The Ganges or Ganga is one of the 10 rivers in the world that is responsible for 90% of the ocean pollution today. This is the same Ganges that is worshipped by a billion Indians and serves as a water supply to over 400 million people.

As of 2020, the river stands severely polluted with an estimated 6.07 Billion liters of domestic and industrial waste being dumped in the Ganges daily.


Over the past 5 years there has been a renewed focus (nationally and internationally) on the Ganges by NGOs, Government of India, citizens of India etc.


But despite increased funding and much coverage, the river is more polluted than before.

 

 

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Problem We Are Trying to Solve

Due to the strain of a massive population, lack of environmental flows, intensive livestock farming, unscrupulous fertilizer usage across the Indo-Gangetic belt, and highly polluted municipal/industrial effluent streams, the river is in a dismal status.

Several detailed studies indicate that untreated domestic and industrial wastewater into the river via open drains is the main cause for its alarming toxicity. Pollutants include contaminants like fecal coliform, oil and grease, toxic chemicals, heavy metals, dissolved solids etc.


The industrial pollutants largely originate from Tanneries in Kanpur, Paper Mills, Distilleries and Sugar Mills in the Yamuna, Ram, Hindon and Kali river catchments. Then, there is the huge load of Municipal Solid Waste (MSW) which contributes 2/3rds of the total pollution load.

The management a basin-wide plan and requires updated knowledge of the Ganges lacks integration
an accessible and sharing platform. Further, the Indo-Gangetic belt faces yet another challenge of upgrading it’s water supply, wastewater treatment infrastructure and of providing clean water supply to all rural households by 2024 under the “Jal Jeevan Mission”- The Water for Every Household Mission.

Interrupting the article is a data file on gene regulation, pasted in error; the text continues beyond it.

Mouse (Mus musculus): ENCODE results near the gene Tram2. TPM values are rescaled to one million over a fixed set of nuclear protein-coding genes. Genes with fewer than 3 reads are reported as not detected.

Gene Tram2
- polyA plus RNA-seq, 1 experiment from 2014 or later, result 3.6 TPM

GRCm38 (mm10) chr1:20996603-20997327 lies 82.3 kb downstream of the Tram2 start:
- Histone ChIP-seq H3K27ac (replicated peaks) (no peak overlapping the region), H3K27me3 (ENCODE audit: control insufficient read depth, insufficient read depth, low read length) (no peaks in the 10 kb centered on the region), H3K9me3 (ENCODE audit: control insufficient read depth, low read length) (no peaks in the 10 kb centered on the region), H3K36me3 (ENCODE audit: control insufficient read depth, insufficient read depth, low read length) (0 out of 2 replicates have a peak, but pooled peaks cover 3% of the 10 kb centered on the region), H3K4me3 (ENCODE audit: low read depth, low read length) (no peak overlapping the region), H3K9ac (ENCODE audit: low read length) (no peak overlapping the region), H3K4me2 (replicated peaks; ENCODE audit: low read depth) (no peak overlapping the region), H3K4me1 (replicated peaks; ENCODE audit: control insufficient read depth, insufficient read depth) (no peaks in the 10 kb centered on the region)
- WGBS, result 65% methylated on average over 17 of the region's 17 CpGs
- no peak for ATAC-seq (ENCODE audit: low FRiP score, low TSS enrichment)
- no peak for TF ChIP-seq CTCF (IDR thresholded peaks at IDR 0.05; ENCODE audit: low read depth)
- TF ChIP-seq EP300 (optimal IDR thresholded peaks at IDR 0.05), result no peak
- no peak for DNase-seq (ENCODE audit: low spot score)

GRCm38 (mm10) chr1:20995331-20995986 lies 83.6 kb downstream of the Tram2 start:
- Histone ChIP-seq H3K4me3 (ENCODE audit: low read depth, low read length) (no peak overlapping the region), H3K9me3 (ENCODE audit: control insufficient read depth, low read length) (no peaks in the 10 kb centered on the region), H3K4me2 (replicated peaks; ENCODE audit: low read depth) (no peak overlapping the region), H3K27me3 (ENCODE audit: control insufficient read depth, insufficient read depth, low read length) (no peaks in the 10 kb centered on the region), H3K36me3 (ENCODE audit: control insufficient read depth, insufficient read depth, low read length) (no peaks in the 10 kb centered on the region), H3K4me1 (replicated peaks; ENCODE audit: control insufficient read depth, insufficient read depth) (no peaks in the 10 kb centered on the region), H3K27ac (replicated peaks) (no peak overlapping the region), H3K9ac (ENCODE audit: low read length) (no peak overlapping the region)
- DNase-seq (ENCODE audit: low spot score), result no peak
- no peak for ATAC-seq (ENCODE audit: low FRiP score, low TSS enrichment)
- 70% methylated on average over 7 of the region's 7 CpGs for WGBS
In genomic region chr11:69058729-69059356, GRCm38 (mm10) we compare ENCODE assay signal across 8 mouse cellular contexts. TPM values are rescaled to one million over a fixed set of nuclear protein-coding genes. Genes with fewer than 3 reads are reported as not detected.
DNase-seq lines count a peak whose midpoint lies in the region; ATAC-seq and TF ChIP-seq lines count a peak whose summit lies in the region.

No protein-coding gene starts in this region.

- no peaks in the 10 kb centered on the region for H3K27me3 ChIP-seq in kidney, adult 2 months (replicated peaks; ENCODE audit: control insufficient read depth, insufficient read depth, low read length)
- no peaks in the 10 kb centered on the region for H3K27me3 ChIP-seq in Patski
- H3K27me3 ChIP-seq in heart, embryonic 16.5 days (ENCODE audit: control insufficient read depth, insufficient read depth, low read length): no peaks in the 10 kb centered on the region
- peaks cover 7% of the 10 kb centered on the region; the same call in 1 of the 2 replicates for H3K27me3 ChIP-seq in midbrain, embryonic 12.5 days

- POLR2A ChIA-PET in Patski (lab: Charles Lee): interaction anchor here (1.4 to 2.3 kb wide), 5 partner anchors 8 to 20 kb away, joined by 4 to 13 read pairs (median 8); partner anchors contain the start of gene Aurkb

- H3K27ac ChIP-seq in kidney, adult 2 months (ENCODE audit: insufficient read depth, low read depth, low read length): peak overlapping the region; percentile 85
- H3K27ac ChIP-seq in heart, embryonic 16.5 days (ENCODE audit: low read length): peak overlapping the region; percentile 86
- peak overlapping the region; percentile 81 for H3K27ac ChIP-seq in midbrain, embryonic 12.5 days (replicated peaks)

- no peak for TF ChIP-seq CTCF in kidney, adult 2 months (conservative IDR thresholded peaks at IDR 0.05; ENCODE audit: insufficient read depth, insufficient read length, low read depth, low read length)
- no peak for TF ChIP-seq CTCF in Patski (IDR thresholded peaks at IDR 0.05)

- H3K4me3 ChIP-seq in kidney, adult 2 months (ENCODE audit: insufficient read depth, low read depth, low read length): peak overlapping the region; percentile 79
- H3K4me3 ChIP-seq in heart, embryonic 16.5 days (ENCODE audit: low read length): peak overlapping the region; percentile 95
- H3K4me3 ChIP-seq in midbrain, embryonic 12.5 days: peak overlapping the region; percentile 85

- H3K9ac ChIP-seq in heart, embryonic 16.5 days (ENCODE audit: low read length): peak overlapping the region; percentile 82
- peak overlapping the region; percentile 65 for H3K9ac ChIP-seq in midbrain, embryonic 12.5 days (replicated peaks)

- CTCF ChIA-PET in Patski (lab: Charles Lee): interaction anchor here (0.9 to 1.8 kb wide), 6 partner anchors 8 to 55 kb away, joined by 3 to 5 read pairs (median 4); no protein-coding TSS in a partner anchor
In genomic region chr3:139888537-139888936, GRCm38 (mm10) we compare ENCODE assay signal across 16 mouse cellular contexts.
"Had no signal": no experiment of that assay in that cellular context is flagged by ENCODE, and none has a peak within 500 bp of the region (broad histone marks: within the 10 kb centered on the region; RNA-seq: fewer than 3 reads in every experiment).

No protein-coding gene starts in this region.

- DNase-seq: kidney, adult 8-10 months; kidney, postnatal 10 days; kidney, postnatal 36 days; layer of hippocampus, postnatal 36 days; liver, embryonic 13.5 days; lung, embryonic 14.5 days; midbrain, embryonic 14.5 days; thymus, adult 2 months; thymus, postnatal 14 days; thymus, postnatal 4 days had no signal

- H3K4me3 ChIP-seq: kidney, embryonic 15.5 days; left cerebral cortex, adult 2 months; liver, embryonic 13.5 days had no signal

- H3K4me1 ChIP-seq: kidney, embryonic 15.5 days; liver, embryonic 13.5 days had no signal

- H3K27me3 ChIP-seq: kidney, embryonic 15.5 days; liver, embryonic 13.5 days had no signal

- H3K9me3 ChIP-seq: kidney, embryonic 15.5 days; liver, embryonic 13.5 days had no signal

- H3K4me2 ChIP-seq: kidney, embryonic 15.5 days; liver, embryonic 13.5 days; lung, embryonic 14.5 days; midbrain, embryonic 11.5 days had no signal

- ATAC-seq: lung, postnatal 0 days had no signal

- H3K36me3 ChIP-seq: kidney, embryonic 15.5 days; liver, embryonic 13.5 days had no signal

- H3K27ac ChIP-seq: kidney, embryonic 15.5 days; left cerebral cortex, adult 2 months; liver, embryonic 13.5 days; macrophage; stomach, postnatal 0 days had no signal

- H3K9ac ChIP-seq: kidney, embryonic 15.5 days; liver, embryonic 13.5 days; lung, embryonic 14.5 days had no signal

How We Are Going To Do It

The Ark 2030 mission has created an award winning team of advisors to develop a multi stakeholder strategy to clean up teh River Ganges.

The solution to these long- standing complex issues lies in Mitigation (Technology), Adaptation, education and development

Promotion of decentralized sewage treatment plants and reuse the municipal wastewater treatment plant effluent for irrigation purposes, or cooling towers in power plants, or the hydraulic fracking industry, etc.


Verification of STP efficiency, reliability using latest technology Engaging with stakeholders at various levels to understand the community’s challenges and highlight the opportunity.

Creating an application/tool for transparent monitoring and real time data evaluation.
implementation focused across of education and environment

Setting up regular monitoring and verification of implementations and communicating to all relevant stakeholders.


Providing counsellors and master trainers for capacity building under the topics mentioned

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Who Benefits

In terms of human impact it is possibly the single most impactful programme in the world of eco system restoration - literally hundreds of millions of people are directly affected by the state of the River and the environments that it impacts


Long Term Impact

The long term impact of this programme is truly global - serving as a template for the actions to be taken on river systems around the world


What We Need To Do

    If we wish to achieve the goals of the action plan 2030, it is clear that capacity building and bridging knowledge gaps coupled with innovative technology is critical to the success of the plan.

    Your funding will help to build that capacity, and pilot new strategies in preparation for scaling up the programmes that deliver the greatest impact.


 

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